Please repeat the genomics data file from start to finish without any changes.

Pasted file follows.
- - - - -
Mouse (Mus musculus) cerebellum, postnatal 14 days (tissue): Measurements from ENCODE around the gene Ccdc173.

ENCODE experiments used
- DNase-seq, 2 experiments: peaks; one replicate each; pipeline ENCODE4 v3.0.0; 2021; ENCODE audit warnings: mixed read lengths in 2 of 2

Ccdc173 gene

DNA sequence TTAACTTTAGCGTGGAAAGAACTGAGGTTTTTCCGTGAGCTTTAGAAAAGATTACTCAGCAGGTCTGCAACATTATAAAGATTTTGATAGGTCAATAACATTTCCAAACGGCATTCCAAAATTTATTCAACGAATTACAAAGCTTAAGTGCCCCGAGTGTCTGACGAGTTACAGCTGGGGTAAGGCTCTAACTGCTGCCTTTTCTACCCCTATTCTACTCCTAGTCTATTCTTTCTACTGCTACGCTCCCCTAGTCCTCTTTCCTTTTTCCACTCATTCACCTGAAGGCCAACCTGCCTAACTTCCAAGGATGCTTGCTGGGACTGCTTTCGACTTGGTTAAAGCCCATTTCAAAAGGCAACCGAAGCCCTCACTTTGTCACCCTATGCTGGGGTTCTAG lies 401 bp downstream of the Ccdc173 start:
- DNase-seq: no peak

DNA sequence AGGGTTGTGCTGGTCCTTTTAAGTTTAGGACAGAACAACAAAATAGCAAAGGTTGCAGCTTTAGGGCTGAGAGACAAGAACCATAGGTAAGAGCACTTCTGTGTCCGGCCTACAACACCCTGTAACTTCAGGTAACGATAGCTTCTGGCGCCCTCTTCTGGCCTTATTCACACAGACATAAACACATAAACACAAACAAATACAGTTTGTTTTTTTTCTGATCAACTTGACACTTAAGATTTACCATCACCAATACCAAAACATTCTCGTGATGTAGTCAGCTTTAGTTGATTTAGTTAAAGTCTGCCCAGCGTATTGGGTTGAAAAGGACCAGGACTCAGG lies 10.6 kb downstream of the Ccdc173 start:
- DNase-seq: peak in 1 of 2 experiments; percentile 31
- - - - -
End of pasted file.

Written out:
Mouse (Mus musculus) cerebellum, postnatal 14 days (tissue): Measurements from ENCODE around the gene Ccdc173.

ENCODE experiments used
- DNase-seq, 2 experiments: peaks; one replicate each; pipeline ENCODE4 v3.0.0; 2021; ENCODE audit warnings: mixed read lengths in 2 of 2

Ccdc173 gene

DNA sequence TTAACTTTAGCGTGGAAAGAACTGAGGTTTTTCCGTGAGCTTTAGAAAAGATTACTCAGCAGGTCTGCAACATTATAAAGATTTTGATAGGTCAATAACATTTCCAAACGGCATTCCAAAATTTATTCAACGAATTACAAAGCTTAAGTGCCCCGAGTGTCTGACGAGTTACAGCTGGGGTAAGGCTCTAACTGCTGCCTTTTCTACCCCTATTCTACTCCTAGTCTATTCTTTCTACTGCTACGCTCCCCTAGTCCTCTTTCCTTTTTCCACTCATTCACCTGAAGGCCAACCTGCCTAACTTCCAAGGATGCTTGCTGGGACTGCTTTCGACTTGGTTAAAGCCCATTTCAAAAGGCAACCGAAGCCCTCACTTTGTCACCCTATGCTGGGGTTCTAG lies 401 bp downstream of the Ccdc173 start:
- DNase-seq: no peak

DNA sequence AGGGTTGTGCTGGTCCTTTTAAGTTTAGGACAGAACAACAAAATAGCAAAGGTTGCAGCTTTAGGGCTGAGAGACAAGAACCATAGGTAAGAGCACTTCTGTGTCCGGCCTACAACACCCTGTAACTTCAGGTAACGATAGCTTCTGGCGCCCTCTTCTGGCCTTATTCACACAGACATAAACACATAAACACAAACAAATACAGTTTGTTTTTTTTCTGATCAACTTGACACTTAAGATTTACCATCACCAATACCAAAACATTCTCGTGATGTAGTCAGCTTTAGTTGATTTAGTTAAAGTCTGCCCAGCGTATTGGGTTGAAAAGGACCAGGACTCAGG lies 10.6 kb downstream of the Ccdc173 start:
- DNase-seq: peak in 1 of 2 experiments; percentile 31